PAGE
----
Published on August 21, 2014
The ‘genie in a bottle’ photo taken on Glassy Beach in Springdale is an example of the special place it’s become for many. With beach glass so rare, though, many are destroying the Springdale attraction in the name of personal gain. Now, some have stepped up to try and stop that destruction, and save Glassy Beach.
Published on August 21, 2014
Davis Hall (left) is the writer on the poem overlayed on a photo by Ann Warr (right). Both have come together to present signage to Mayor Harvey Tizzard (centre) which will encourage visitors of Glassy Beach not to take the glass home when they leave.
A former teacher is taking on a campaign to save a popular Springdale tourist and visitor destination, which she fears will be gone if action isn’t taken.
Anne Warr taught in Springdale and King’s Point for several years before filling out the last few years of her career in Grand Falls-Windsor, where she’s from and currently resides.
For her, though, the time she spent in Springdale is marked by the community and attractions she had around her while she was there – including a well-known Glassy Beach.
“When I was there, and when I was raising our children there, we knew about Glassy Beach, but it was almost like a well-kept secret,” she said. “It wasn’t as popular as it is today.”
Glassy Beach is the site of a former landfill in Springdale, located near the water before the days of environmental education and safety. The site has been closed now for decades, and the materials of the dump have decomposed back into the earth like they were supposed to. However the remnants of an age when glass was the norm for most containers is still evident.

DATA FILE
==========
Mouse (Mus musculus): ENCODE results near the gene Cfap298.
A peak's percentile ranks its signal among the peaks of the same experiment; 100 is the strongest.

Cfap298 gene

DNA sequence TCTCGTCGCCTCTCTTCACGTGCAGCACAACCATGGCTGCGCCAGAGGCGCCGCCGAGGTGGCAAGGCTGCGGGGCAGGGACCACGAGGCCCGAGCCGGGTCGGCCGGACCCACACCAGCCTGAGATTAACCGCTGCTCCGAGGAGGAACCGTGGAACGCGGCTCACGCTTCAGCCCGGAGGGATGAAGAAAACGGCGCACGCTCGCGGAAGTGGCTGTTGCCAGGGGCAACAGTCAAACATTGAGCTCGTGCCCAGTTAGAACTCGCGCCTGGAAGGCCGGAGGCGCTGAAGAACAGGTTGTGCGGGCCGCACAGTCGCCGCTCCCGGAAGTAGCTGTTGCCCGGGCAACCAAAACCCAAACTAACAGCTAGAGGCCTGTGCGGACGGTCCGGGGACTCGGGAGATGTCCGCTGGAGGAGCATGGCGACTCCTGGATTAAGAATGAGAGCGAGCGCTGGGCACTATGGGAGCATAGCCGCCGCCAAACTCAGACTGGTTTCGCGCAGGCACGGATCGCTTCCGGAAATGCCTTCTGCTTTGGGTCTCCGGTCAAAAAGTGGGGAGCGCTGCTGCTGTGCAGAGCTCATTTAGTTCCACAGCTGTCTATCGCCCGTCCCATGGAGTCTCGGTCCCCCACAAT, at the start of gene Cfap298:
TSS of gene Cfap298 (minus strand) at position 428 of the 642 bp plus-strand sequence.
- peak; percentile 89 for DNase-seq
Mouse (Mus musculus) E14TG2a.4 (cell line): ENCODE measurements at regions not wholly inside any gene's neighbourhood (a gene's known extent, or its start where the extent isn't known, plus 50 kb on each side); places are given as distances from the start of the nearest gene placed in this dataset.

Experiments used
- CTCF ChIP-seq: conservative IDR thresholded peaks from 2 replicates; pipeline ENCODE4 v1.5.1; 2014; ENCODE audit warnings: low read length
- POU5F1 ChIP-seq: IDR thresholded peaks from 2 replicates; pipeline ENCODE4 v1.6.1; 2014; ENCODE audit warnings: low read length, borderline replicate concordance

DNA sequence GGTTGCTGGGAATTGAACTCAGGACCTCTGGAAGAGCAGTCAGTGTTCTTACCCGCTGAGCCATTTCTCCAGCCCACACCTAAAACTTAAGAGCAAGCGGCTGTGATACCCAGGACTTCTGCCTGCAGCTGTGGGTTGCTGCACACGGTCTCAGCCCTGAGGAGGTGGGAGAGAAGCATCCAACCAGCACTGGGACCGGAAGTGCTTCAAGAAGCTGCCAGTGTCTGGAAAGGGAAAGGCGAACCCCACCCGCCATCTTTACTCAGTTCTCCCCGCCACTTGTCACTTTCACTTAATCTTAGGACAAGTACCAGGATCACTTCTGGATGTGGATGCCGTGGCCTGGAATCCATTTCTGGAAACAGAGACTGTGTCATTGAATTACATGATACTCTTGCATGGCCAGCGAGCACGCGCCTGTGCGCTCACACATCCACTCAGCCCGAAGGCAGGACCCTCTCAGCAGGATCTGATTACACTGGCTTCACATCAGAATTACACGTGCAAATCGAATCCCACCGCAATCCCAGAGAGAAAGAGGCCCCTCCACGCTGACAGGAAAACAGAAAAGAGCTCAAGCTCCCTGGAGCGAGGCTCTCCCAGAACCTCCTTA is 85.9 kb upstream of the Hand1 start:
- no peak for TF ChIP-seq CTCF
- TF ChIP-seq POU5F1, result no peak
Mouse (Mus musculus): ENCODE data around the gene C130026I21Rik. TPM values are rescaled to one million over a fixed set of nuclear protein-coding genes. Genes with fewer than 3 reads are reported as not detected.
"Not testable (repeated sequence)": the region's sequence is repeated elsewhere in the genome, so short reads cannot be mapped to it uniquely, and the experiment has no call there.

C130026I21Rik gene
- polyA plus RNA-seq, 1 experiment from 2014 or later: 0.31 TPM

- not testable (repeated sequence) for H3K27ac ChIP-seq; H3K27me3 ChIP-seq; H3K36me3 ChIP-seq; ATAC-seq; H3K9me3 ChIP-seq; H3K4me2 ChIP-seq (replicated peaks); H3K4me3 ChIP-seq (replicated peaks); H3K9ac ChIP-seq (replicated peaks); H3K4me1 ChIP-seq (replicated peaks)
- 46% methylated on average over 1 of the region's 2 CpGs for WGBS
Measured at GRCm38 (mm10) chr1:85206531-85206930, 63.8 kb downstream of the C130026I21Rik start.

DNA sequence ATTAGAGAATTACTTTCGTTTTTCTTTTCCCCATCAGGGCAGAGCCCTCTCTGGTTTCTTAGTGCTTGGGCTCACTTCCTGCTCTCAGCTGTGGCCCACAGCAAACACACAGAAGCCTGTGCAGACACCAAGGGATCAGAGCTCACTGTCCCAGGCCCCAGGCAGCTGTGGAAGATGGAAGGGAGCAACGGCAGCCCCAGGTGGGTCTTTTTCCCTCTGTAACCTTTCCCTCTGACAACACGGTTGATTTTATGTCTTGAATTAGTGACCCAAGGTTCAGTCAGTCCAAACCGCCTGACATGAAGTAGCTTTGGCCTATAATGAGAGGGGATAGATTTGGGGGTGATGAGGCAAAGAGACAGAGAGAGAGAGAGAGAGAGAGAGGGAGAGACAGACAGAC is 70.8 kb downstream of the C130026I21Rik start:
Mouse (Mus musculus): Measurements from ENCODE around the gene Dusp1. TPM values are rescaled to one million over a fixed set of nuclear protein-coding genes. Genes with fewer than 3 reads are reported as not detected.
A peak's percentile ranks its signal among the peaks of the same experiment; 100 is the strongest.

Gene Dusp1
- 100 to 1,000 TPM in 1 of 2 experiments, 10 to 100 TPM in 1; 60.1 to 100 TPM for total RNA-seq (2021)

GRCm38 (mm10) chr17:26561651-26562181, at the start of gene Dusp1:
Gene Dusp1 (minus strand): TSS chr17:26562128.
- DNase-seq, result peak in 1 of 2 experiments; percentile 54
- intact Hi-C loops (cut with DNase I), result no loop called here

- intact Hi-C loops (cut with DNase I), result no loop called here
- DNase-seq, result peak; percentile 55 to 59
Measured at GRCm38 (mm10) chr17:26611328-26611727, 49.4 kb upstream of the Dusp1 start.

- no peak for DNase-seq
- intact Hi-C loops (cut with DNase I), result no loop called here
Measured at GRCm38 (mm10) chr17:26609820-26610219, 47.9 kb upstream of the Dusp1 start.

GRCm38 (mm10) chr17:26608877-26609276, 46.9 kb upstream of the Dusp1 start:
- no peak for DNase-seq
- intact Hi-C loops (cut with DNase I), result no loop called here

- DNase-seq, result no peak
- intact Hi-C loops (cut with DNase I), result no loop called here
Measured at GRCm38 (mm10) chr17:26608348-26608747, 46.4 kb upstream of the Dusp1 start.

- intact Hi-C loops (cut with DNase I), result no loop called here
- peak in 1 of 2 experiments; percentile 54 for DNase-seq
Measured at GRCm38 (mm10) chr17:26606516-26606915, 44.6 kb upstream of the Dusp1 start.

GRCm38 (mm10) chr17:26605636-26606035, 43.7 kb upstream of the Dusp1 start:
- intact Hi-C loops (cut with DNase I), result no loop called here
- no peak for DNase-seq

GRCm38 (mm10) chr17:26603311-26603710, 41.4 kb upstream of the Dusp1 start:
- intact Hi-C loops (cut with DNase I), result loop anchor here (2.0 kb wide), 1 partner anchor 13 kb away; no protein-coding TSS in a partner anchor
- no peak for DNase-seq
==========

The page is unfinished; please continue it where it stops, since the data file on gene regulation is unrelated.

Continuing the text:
The water on the beach and the years of nature’s elements have made the area a landscape of smooth, glimmering shards which litter the shoreline and make for a wonderful attraction for those who visit.
Sea glass is often a rare and treasured item, and in some places has a high-priced market value among crafts people. That’s one of the big reasons, says Warr, that many who stop by glassy beach leave with their fair share of souvenirs.
“Word is getting around and the secret is out about the beach,” she said. “So people go there to visit, and to see it, and most of them take some of the glass with them when they go.”
Warr says one or two pieces of remnants as a memento for the visit is fine, but the problem is surrounding people who go overboard on the collection, she said.
“People go there and come out with shopping bags full, and go around the beach picking up certain pieces,” she said. “We’ve heard reports of people coming in and filling up the bottoms of their boat, or looking for certain colours of glass, probably for an art project or something.”
It’s situations like that, which cause concern for Warr and others with her.
She approached the Town of Springdale, which agreed with her assessment of the situation and agreed to help with some of her ideas.
“For now, we have some signs done up to inform people that the glass isn’t to be taken from the beach,” she said.
The signs, which contain a photo from Warr of her "genie in a bottle" on Glassy Beach, and a poem from local poet Davis Hall, will be placed on and near the beach for visitors to see when they arrive.
In the future, should the issue persist, Warr suggested the town install surveillance cameras. She also wants to get the word out to those who have taken glass to please help restore what’s gone.
“If people have visited and have taken any of the glass, I think they should just return it and put it back where it should be,” she said. “It’s a beautiful sight here for the town, but if we don’t take care of it, someday it won’t be there anymore.”